The Medical Impact of Anti-Abortion Laws

One year ago, the US Supreme Court took away our right to bodily autonomy.

The ruling in Dobbs vs. Jackson Women’s Health Organization will go down in history as one of the most impactful decisions in our nation’s history. As a former gynecologic oncologist, I know firsthand how this will impact not only the billions of Americans who can become pregnant, but also their families, communities, and nation.

Reflecting on all of this, I decided to write a three-part blog series about the impact of Dobbs and other anti-abortion legislation. This first part will focus on the physiological and medical ramifications of the ruling. Upcoming posts will focus on its socioemotional impact and how it’s tied to the fight for voting rights.

 Abortion is More Medically Complex than Anti-Abortion Laws Suggest 

I practiced gynecologic oncology for 35 years after training in Ob-Gyn (obstetrics and gynecology) at the University of Iowa and Gynecologic Oncology at the MD Anderson Cancer Institute. Not only could I work directly with patients, but I also taught students and trained residents in university programs across the Midwest, participated in a dozen international medical missions, and served as the associate medical director of Planned Parenthood of North Central States.

LWV President Dr. Turner

LWV President Dr. Turner at a protest after SCOTUS’s decision to overturn Roe v. Wade.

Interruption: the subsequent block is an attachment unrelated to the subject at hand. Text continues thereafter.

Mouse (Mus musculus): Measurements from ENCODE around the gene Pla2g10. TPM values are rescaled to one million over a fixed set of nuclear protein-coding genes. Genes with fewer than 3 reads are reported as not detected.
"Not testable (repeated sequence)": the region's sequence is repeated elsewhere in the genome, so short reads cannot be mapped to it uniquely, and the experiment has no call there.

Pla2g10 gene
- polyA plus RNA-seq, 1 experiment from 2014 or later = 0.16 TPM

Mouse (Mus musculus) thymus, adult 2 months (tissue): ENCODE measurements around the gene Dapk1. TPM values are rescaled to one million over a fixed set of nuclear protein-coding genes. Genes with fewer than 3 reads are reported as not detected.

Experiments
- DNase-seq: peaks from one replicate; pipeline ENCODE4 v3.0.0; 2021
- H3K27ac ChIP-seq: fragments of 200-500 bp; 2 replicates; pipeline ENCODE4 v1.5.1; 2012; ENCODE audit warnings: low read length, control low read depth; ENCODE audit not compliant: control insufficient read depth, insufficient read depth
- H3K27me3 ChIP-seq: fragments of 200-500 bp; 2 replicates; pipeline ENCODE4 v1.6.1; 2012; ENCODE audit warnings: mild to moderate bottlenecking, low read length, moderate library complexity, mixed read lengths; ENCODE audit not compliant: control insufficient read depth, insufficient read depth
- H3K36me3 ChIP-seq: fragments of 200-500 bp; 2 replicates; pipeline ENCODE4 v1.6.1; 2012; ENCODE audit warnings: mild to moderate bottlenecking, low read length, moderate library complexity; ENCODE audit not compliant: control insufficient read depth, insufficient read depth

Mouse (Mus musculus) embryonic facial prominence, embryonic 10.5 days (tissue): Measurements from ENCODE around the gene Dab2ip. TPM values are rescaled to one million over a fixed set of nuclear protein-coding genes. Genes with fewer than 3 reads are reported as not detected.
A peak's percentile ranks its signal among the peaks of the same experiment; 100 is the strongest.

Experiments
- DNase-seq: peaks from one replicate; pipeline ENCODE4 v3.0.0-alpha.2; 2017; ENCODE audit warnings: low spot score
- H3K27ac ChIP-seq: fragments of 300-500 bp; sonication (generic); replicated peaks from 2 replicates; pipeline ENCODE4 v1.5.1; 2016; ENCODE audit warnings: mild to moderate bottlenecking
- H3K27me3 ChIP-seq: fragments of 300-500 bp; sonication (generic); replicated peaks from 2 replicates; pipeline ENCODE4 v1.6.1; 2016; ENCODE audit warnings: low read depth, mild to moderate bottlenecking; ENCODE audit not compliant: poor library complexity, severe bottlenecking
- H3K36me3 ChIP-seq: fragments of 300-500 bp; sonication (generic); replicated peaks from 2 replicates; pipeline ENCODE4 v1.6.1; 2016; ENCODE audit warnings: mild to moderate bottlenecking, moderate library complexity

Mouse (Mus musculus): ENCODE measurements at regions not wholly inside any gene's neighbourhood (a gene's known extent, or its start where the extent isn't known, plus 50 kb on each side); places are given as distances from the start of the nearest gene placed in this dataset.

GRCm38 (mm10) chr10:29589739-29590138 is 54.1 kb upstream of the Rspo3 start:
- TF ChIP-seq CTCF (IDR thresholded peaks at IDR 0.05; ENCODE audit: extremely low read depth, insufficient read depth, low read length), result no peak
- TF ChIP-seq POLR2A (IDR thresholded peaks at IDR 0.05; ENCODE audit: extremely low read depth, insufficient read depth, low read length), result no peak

These experiences showed me firsthand how abortion is much more nuanced than our society acknowledges. Many politicians like reducing it to catchphrases and talking points, but doing so is simply inaccurate.

To start, we tend to say abortion is sought only in situations where people choose to end pregnancies because they do not want a child. Rarely do we stop to understand the reason this choice is being made and the fact that many women who have chosen to do so have the desire to have children in the future. Many people who undergo abortion care want very deeply to have that pregnancy. Yet, in cases where a pregnancy is non-viable or life-threatening to the pregnant person, abortions may be necessary.

This can occur when someone begins miscarrying and requires care that is identical to what we’d consider an abortion by choice. At least 10% of pregnancies end in miscarriage (and those are just the ones we know about). This is a situation every pregnant person must consider. Without immediate, appropriate care, many women could — and have — died from the inability to find safe and reliable care.

It can also occur when the fetus has already died in uteri (intrauterine fetal demise) or has a condition such as a congenital defect or other disorders that would make it impossible for the fetus to survive outside the womb. In these instances, think of how painful it would be to carry and give birth to a baby you know will not survive. Moreover, continuing that pregnancy could also become life-threatening to the pregnant person. Can you imagine putting yourself or a loved one through that experience?